household and business expenses.  To say that a party is a poor
money manager is insufficient to show intent to deprive the other
spouse of marital assets.  So although the court had facts before
it that arguably justified a finding of depletion, the superior
court's finding that neither party unreasonably depleted marital
assets is not clearly erroneous.  Therefore, the trial court did
not err in distributing the condominium's equity equally between
the parties.
          Because we find no clear error, we AFFIRM the superior
court's rulings rejecting Elliott's claim for an annulment based on
fraud and dividing the condominium's equity equally.


Footnote 1:

     In fact, James continued to insist throughout the course of
the marriage and through the discovery process leading up to the
divorce trial that Elliott was his first wife:  He indicated that
he had never been married before both on his marriage license
application and in an interrogatory filed with the superior court
in the divorce action.

Footnote 2:

     See Laing v. Laing, 741 P.2d 649, 651 (Alaska 1987); Guin v.
Ha, 591 P.2d 1281, 1284 n.6 (Alaska 1979).

Footnote 3:

     See State, Dep't of Revenue v. Merriouns, 894 P.2d 623, 625
(Alaska 1995).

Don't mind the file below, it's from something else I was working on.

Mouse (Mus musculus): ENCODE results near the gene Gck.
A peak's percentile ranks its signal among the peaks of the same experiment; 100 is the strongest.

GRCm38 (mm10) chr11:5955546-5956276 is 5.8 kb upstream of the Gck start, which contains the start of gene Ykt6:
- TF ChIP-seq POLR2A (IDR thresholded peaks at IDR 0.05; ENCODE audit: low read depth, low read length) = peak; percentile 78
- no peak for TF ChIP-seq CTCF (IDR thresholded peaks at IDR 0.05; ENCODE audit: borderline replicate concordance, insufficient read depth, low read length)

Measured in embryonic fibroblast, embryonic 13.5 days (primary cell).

Footnote 4:

     See Laing, 741 P.2d at 651.

Footnote 5:

     See Julsen v. Julsen, 741 P.2d 642, 645 (Alaska 1987).

Footnote 6:

     See Harrelson v. Harrelson, 932 P.2d 247, 251 (Alaska 1997). 

Footnote 7:

     See id. at 250.

Footnote 8:

     See Julsen, 741 P.2d at 646 n.4. 

Footnote 9:

     See, e.g., In re Marriage of Burnside, 777 S.W.2d 660, 664
(Mo. App. 1989); Panzer v. Panzer, 528 P.2d 888, 891 (N.M. 1974).

Footnote 10:

     See, e.g., Wolfe v. Wolfe, 389 N.E.2d 1143, 1144 (Ill. 1979)
("Although such fraud would render the ordinary contract void, a
marriage contract can be voided only if the nature of the fraud
itself affects the essentials of the marriage."); Guggenmos v.
Guggenmos, 359 N.W.2d 87, 91 (Neb. 1984) ("While [exaggerations of
accomplishments, character, and circumstances] constitute a species
of fraud, they do not affect a basis for destruction of the

Footnote 11:

     James has not appealed this finding.

Footnote 12:

     See Charley v. Fant, 892 S.W.2d 811, 813 (Mo. App. 1995). 
Although Elliott does discuss James's failure to disclose his
criminal conviction in her brief, her argument focuses primarily on
his misrepresentations about his prior marriage.

Footnote 13:

     Elliott also disagrees with the superior court's apparent
conclusion that after-acquired information cannot be the basis for
annulment.  The superior court commented that Elliott could not